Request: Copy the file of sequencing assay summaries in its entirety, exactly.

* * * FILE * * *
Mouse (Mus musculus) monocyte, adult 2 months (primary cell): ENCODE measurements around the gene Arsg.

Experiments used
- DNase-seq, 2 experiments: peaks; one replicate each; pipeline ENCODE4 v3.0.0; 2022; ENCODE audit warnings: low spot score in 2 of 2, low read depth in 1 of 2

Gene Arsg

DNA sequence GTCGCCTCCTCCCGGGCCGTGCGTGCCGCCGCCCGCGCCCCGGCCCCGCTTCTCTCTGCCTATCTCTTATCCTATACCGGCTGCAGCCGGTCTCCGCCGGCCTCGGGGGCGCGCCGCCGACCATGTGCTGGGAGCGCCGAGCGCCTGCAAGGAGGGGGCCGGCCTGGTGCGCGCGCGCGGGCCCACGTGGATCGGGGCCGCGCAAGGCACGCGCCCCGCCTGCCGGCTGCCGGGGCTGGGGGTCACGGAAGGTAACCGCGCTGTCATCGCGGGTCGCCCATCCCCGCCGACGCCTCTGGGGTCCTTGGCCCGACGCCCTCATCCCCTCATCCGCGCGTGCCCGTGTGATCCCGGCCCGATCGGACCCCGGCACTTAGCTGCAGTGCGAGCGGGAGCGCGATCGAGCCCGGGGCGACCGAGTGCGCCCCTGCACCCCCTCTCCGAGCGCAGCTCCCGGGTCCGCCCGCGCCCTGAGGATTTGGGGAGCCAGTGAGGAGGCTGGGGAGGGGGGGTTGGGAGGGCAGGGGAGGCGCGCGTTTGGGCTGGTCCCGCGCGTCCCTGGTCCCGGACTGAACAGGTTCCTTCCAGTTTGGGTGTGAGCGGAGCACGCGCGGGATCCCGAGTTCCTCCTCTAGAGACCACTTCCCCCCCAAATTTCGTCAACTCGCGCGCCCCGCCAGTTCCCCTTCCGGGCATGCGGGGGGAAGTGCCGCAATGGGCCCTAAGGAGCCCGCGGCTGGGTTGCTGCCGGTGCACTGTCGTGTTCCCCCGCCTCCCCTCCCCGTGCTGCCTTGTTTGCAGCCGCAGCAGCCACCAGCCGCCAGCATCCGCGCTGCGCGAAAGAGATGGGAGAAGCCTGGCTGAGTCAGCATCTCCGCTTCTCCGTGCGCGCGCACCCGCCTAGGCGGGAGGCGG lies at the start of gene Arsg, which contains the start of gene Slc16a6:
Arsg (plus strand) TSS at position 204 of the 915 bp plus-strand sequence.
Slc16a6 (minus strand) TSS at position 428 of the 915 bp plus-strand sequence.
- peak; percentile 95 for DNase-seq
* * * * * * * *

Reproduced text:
Mouse (Mus musculus) monocyte, adult 2 months (primary cell): ENCODE measurements around the gene Arsg.

Experiments used
- DNase-seq, 2 experiments: peaks; one replicate each; pipeline ENCODE4 v3.0.0; 2022; ENCODE audit warnings: low spot score in 2 of 2, low read depth in 1 of 2

Gene Arsg

DNA sequence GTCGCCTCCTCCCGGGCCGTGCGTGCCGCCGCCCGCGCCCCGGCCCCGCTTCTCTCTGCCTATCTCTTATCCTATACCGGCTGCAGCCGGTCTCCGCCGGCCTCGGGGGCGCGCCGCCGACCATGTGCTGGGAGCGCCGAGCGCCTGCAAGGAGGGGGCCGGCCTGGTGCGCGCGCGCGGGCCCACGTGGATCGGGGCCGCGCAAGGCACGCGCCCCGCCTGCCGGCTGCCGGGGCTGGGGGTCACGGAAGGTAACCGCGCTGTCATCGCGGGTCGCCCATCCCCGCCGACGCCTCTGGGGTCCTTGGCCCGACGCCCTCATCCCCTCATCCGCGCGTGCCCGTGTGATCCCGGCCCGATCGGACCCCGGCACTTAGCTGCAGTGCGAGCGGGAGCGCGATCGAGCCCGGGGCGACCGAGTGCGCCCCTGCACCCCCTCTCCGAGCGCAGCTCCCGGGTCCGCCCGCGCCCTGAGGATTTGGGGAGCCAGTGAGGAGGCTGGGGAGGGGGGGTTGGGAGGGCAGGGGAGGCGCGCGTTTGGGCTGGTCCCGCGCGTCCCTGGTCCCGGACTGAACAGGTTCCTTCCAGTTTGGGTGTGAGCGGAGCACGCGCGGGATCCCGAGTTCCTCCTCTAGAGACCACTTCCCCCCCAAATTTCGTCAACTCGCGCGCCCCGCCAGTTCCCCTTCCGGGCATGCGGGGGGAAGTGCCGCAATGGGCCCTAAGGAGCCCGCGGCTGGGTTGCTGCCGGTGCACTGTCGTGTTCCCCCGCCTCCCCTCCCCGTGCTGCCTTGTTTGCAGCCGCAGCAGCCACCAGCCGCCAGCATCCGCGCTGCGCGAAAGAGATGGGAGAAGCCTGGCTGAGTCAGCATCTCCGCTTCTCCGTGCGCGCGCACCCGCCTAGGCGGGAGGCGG lies at the start of gene Arsg, which contains the start of gene Slc16a6:
Arsg (plus strand) TSS at position 204 of the 915 bp plus-strand sequence.
Slc16a6 (minus strand) TSS at position 428 of the 915 bp plus-strand sequence.
- peak; percentile 95 for DNase-seq